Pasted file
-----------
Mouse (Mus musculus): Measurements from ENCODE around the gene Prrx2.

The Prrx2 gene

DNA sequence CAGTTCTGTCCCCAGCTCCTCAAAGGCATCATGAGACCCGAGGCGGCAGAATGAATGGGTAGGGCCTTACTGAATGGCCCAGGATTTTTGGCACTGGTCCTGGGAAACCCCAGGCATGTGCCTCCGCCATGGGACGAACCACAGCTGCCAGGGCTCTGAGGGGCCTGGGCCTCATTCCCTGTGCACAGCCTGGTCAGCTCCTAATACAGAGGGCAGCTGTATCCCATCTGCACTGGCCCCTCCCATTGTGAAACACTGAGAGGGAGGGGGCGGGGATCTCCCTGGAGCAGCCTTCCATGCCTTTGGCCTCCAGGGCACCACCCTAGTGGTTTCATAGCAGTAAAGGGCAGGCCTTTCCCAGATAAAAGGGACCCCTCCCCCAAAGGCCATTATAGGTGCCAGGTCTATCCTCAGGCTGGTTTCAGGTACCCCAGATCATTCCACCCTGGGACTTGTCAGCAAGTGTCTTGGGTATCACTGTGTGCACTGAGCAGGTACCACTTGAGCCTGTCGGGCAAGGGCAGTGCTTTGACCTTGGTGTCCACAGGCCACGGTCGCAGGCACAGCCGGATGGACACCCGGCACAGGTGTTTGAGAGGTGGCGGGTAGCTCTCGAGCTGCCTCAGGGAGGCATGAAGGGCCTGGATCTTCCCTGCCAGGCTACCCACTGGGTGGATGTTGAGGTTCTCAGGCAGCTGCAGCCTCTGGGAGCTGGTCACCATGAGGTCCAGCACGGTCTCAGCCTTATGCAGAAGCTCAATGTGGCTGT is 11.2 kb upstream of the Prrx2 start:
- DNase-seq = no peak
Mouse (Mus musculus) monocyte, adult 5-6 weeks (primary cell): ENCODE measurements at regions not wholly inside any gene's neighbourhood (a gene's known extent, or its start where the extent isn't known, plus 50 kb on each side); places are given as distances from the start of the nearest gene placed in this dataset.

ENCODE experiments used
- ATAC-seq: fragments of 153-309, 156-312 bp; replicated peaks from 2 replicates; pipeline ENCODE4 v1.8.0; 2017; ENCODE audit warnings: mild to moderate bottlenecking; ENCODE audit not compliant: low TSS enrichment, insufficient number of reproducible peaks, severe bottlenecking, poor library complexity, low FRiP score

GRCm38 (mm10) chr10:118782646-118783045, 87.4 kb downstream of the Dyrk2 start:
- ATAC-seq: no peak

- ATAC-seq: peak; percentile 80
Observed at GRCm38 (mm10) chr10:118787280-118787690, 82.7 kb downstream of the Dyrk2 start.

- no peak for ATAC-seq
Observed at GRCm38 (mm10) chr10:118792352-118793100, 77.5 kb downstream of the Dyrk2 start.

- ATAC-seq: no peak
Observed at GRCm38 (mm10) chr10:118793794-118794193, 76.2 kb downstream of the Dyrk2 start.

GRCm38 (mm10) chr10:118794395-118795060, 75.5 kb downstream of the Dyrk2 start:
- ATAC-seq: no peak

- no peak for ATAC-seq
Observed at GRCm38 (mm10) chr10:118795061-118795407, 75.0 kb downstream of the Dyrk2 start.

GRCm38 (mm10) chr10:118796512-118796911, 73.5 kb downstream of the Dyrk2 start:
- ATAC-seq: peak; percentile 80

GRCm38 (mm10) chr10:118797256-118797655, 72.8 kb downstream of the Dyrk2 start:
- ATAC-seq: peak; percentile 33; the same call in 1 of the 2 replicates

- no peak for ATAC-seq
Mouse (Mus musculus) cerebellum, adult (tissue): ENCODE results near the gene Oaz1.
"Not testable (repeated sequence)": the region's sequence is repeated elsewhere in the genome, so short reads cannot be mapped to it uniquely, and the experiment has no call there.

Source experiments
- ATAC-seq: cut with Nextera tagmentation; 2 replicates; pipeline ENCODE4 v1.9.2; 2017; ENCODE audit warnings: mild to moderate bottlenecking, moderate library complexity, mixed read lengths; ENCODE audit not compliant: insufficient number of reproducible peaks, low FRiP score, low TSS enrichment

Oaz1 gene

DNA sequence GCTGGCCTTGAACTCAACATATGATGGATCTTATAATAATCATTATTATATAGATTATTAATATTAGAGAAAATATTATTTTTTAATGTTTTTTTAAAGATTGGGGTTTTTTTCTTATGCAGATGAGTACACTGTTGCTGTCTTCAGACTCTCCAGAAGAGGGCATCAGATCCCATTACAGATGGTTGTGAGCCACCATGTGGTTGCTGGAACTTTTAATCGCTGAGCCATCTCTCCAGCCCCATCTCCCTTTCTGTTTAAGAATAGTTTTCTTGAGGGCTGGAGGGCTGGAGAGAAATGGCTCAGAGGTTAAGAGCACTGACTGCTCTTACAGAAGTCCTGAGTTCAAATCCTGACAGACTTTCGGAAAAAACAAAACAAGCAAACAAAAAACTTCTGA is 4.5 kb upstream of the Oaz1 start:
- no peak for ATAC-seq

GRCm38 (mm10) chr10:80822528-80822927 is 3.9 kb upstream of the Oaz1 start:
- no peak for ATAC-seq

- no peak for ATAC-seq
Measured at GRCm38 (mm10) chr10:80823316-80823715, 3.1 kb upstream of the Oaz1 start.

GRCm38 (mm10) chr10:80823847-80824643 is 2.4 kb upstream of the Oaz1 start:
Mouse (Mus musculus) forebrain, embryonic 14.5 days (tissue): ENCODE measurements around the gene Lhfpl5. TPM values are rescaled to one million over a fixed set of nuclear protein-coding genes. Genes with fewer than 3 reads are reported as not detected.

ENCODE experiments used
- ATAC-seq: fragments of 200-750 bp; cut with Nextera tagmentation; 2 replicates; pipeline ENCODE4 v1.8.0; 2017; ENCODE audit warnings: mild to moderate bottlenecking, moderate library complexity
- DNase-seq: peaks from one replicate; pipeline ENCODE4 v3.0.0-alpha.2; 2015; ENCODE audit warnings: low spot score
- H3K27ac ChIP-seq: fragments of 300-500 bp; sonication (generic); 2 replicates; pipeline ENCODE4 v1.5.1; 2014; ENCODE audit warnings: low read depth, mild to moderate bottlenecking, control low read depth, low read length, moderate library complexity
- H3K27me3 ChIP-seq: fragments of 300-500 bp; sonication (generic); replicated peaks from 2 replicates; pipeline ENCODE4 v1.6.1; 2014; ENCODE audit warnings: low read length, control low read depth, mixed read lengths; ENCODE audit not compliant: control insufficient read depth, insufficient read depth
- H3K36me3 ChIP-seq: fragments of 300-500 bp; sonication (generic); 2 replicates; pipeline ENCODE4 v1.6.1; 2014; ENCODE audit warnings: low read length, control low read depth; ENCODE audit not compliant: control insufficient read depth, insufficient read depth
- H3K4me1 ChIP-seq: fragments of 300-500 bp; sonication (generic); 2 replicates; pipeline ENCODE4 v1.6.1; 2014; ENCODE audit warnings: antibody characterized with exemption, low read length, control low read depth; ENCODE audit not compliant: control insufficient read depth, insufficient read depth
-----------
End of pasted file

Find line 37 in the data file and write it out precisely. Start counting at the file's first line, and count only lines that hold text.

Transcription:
Mouse (Mus musculus) forebrain, embryonic 14.5 days (tissue): ENCODE measurements around the gene Lhfpl5. TPM values are rescaled to one million over a fixed set of nuclear protein-coding genes. Genes with fewer than 3 reads are reported as not detected.